We didn’t get very far before I got a text that our table was ready - much sooner than 20 minutes. As we entered the bar, I was immediately awed by the interior design and layout. It was much like a loft space, industrial, but tempered by tasteful custom décor, and creatively divided spaces. The bar was on the right, the tables were in the center of the room, and the lounge area and sofas were tucked in on the left. I started to look for the speakers. The first speakers I noticed were on the wall behind the bar. It seemed like a great space for listening. The speakers were close enough to the bar and large enough to hear music without it being crowded out by the chattering of conversations. From where I was standing, I couldn’t tell if the speakers were smaller, fullrange speakers, or large robust monitors, but my guess was full-range. On the walls above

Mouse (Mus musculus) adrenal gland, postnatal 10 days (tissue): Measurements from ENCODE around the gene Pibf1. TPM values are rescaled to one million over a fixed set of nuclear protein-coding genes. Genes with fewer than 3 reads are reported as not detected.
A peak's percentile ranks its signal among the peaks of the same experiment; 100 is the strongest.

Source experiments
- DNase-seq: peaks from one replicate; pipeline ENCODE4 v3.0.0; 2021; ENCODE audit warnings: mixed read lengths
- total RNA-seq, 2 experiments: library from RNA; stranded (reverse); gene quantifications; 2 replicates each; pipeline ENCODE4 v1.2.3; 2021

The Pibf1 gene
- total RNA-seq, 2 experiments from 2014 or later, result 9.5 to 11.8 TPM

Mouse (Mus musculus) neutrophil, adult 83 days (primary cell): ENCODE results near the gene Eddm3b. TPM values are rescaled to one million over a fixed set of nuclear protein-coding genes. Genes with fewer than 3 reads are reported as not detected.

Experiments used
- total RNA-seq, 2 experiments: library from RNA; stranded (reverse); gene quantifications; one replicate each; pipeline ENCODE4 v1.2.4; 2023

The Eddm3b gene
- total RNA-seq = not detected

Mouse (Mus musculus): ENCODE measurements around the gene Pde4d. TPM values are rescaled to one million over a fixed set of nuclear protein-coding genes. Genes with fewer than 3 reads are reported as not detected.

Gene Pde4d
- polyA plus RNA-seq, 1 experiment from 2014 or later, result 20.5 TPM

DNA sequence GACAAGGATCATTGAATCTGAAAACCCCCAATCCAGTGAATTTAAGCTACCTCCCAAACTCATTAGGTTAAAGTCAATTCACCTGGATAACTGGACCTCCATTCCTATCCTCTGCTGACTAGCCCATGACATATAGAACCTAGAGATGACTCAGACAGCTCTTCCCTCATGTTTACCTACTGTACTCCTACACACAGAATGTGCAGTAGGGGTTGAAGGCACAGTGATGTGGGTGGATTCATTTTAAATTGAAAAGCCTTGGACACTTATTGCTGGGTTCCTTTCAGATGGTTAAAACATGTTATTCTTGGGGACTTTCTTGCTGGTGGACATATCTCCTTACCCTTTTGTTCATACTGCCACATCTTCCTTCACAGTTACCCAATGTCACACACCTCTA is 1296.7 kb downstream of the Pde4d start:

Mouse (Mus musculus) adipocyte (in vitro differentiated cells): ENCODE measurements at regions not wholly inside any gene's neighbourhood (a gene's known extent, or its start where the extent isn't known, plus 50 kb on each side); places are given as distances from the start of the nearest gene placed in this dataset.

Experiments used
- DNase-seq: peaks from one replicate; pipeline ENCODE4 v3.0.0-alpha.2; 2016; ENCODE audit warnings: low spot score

the bar were large photos of jazz greats, Grant Green, Billie Holiday, Clifford Brown, Nina Simone, and someone I didn’t recognize (my bad). The ceilings and walls were strategically outfitted with acoustic panels which I am sure are a necessity in a cement structure with very high ceilings. As we walked to our table, I got a quick glance of the speakers in the lounge area to my left, and the large main speakers were housed against an impressive wall of records toward the back of the bar. The place was full and vibrant, much chattier than I expected, but it was a Friday night. The host reminded us again of our two hour table limit. We were seated fairly close to the main speakers and the main audio system. The audio components were stored on a beautifully designed custom console just a few tables away from us. The source, an impressive set of turntables. The amplification, tubed amplifiers as well as solid state amplifiers. The cover of the album that was currently playing was well displayed on the console, Charles Bradley, No Time for Dreaming, and up next on the second turntable, Donald Byrd, Ethiopian Knights.

As we settled in and ordered drinks from their menu of creative cocktails, I was happy to see that they listed their audio components in the back of the menu. Here is that spectacular list: